• – 1 tbs. curry powder


    • – 1/4 cup grated unsweetened coconut


  • – ½ tsp. salt

Preheat your oven to 375 degrees F. Mix the almond-crumb ingredients together in a pie plate or a large shallow dish. Press the fish into the seasoning, turning it over to coat both sides. Bake the tilapia for 12 to 15 minutes, or until cooked through. Alternatively, sauté the fillets in a pan with a drizzle of olive oil, cooking them for about two to three minutes on each side, or until cooked through.


This creamy, comforting gratin is a cinch to make. If crème fraîche is not available, sub heavy whipping cream or sour cream.

Makes four to six servings
Preparation time: 60 to 70 minutes

    • – 1 large head of cauliflower, about 1½ pounds, trimmed and cut into 1-inch pieces


    • – 1 tbs. extra-virgin olive oil


    • – Salt and freshly ground black pepper


    • – 1 8-ounce container of crème fraîche


    • – 1/4 cup chopped green onions or chives


    • – 1 cup finely grated Manchego cheese, about 2 ounces


  • – 3/4 cup sliced almonds

Preheat the oven to 400 degrees F. In an 8-x-8-inch baking pan, toss the cauliflower with the oil, salt, and pepper. Roast the cauliflower for about 20 minutes, or until it begins to brown. Meanwhile, mix together the crème fraîche, green onions, and cheese. When the cauliflower is finished roasting, stir in the crème-fraîche mixture. Sprinkle with the almonds, and bake for another 30 to 40 minutes, or until the gratin is golden brown and bubbly.


Almond butter lends this hearty autumnal soup a velvety, creamy texture. Add chicken, lamb, beef, or pork, if you like. Or, for a vegan soup, use vegetable stock as a base.

Makes four to six servings
Preparation time: 50 minutes

    • – 1 tbs. extra-virgin olive oil


    • – 1 cup diced yellow onion, about 1 medium onion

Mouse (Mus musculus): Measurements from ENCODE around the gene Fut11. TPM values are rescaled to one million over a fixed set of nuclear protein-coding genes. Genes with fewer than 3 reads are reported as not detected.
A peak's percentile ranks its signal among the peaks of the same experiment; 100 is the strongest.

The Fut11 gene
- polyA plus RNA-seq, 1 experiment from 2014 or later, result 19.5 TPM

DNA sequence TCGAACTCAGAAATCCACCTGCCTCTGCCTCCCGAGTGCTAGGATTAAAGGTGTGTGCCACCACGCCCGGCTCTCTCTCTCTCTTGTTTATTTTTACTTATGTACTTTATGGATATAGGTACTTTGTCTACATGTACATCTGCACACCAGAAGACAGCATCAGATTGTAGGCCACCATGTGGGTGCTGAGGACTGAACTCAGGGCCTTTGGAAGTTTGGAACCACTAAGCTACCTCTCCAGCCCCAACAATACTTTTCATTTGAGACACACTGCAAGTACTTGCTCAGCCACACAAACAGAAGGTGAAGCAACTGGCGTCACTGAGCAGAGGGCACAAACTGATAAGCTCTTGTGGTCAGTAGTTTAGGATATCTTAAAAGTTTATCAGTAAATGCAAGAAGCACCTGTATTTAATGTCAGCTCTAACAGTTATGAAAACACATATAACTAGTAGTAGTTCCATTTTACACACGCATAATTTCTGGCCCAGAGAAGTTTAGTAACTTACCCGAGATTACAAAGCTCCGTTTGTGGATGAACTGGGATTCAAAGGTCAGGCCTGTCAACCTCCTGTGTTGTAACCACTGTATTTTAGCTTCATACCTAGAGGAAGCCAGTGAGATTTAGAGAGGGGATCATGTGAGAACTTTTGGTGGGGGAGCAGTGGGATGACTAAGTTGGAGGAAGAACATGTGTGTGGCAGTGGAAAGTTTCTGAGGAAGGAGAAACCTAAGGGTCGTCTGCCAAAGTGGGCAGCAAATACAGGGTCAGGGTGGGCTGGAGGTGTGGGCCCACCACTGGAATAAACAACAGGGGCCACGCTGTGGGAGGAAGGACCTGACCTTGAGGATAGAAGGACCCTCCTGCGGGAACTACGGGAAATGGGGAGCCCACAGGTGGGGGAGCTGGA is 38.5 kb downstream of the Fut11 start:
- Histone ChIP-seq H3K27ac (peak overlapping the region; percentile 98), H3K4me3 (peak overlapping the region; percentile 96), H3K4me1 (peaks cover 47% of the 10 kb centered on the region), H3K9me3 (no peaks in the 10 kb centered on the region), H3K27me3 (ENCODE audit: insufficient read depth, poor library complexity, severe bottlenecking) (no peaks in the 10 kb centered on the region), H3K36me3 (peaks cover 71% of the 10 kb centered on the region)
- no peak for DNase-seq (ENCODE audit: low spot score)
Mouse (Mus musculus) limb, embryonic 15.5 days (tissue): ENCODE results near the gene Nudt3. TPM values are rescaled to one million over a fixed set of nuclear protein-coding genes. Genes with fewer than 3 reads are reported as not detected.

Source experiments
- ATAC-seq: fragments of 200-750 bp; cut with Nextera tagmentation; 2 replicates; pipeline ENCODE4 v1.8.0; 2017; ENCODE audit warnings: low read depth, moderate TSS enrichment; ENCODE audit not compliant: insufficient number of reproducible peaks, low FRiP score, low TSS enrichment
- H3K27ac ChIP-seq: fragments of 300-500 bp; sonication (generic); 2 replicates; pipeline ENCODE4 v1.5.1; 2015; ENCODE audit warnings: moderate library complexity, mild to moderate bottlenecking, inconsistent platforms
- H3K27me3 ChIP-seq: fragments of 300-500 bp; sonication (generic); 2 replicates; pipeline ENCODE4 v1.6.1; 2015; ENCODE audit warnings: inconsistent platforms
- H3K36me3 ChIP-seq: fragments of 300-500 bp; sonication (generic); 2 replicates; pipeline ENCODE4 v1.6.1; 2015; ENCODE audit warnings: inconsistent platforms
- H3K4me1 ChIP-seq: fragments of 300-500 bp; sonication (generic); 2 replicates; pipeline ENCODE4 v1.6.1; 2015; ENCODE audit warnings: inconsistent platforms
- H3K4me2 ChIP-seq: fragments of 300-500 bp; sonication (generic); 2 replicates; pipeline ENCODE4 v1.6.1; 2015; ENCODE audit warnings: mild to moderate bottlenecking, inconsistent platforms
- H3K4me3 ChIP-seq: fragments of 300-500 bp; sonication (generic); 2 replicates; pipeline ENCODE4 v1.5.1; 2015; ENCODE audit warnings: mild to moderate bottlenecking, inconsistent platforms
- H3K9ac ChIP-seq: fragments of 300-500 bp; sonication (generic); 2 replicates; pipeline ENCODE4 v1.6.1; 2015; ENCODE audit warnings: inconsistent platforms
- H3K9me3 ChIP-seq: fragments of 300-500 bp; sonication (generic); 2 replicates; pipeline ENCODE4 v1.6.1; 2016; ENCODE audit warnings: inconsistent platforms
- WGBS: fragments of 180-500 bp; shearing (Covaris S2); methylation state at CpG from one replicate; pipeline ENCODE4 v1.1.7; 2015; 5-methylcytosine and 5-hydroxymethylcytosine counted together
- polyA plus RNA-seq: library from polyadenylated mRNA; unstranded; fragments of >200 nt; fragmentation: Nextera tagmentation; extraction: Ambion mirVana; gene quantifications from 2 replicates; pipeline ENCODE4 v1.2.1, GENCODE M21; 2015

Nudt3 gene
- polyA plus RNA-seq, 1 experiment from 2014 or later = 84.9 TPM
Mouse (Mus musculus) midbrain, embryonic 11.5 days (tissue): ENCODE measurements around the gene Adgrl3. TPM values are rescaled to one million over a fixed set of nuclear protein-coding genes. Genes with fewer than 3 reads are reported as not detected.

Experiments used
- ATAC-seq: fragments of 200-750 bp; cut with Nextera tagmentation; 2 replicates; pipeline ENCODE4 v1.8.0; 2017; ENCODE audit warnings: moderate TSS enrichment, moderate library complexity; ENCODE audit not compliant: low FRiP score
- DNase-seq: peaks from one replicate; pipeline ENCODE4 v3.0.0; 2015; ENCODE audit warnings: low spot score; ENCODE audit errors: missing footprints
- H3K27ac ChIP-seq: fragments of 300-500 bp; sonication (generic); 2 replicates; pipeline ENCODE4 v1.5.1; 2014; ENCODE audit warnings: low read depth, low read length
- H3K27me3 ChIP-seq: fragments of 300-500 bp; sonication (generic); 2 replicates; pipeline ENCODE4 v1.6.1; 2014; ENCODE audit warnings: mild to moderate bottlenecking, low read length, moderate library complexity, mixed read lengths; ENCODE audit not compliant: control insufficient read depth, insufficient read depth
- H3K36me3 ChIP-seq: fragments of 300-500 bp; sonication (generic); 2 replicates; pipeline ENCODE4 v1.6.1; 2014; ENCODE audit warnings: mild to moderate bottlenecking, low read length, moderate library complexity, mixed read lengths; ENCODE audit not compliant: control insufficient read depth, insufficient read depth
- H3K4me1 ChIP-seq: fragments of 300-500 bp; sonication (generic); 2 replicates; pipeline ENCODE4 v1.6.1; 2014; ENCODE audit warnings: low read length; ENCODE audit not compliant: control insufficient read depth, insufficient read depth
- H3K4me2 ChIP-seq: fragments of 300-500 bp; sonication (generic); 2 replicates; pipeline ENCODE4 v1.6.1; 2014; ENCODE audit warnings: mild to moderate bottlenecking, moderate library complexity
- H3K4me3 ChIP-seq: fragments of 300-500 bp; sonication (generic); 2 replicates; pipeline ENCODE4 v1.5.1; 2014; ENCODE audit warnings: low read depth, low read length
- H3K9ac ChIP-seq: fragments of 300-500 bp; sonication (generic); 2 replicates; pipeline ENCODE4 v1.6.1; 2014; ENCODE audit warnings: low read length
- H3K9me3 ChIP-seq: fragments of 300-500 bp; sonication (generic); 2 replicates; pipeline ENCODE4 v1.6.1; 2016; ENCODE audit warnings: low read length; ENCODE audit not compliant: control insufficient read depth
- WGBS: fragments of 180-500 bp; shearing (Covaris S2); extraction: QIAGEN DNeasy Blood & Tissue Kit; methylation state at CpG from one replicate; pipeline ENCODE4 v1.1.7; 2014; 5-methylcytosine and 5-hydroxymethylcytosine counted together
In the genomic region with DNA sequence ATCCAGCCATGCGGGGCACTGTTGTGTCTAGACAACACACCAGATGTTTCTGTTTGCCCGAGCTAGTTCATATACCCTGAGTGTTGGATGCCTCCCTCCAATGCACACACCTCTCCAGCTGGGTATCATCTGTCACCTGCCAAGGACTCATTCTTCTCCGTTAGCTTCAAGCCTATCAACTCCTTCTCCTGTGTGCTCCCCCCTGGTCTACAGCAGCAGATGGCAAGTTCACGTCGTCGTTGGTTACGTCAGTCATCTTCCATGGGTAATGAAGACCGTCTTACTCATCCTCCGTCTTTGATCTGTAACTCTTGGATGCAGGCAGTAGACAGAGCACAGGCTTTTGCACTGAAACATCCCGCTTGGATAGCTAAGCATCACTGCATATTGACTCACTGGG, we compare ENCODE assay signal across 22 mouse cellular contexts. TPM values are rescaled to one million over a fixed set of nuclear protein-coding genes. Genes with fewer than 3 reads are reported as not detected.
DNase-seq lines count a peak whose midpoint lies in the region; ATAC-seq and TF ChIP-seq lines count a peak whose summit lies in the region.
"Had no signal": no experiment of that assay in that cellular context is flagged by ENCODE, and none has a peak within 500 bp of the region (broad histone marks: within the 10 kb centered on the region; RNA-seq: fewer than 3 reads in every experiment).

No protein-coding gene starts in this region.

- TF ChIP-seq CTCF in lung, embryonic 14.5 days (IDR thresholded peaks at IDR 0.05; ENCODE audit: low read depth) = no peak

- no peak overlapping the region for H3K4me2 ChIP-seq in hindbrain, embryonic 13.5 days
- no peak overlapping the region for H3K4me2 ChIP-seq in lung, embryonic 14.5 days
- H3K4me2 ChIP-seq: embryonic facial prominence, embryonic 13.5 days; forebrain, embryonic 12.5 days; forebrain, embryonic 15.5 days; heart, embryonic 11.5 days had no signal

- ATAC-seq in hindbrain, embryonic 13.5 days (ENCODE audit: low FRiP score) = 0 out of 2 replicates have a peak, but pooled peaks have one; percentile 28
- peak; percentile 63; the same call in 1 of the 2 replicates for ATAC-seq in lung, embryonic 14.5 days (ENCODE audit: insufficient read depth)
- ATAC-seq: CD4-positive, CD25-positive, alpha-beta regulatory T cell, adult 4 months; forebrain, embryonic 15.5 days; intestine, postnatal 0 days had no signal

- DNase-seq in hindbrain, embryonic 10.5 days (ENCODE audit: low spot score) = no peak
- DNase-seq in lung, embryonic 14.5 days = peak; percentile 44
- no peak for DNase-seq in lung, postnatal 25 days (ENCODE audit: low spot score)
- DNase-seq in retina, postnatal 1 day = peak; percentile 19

• – ½ cup diced celery, about 2 stalks


    • – 1 cup diced carrot, about 1 large carrot


    • – 1 cup diced red bell pepper, about 1 pepper



    • – 3 cloves garlic, minced


    • – 1 tbs. ground cumin


    • – 1 tsp. ground turmeric


    • – ½ tsp. ground cinnamon


    • – 1/4 tsp. ground cloves


    • – 1/4 tsp. cayenne pepper


    • – Salt to taste


    • – ½ cup almond butter


    • – 4 cups vegetable or chicken stock


  • – Chopped fresh cilantro (optional garnish)

Heat the olive oil in a large heavy saucepan over medium heat and cook the onions until they are slightly caramelized, about five minutes. Add the remaining vegetables and seasonings, and sauté for about 10 minutes until the vegetables begin to brown. Stir in the almond butter and stock until the mixture is smooth. Cover and allow the soup to simmer for 20 to 25 minutes. Adjust seasonings to taste and top the soup, if desired, with the cilantro.


    • – Unshelled almonds have the longest shelf life. Look for shells that are firm and have no signs of mold, stains, or splitting.


    • – Shelled almonds should be stored whole in a tightly sealed container in a cool place, such as the refrigerator or freezer.


    • – Almonds, which naturally contain high amounts of oil, should smell slightly sweet. If the nuts have a scent that is sharp or bitter, it means the oils within have turned rancid and the nuts must be discarded.


    • – When purchasing roasted almonds, choose “dry roasted” — which means they weren’t cooked in oil. This will help you avoid industrial vegetable oils and preservatives.


  • – Need to chop whole almonds? Use a chef’s knife or a food processor (a few pulses should do it — more than that, and you might end up with almond butter).

Not a fan of almond skins? Simply blanch the nuts in boiling water for one minute, rinse under cold water, and squeeze the almonds out of their newly shriveled skin.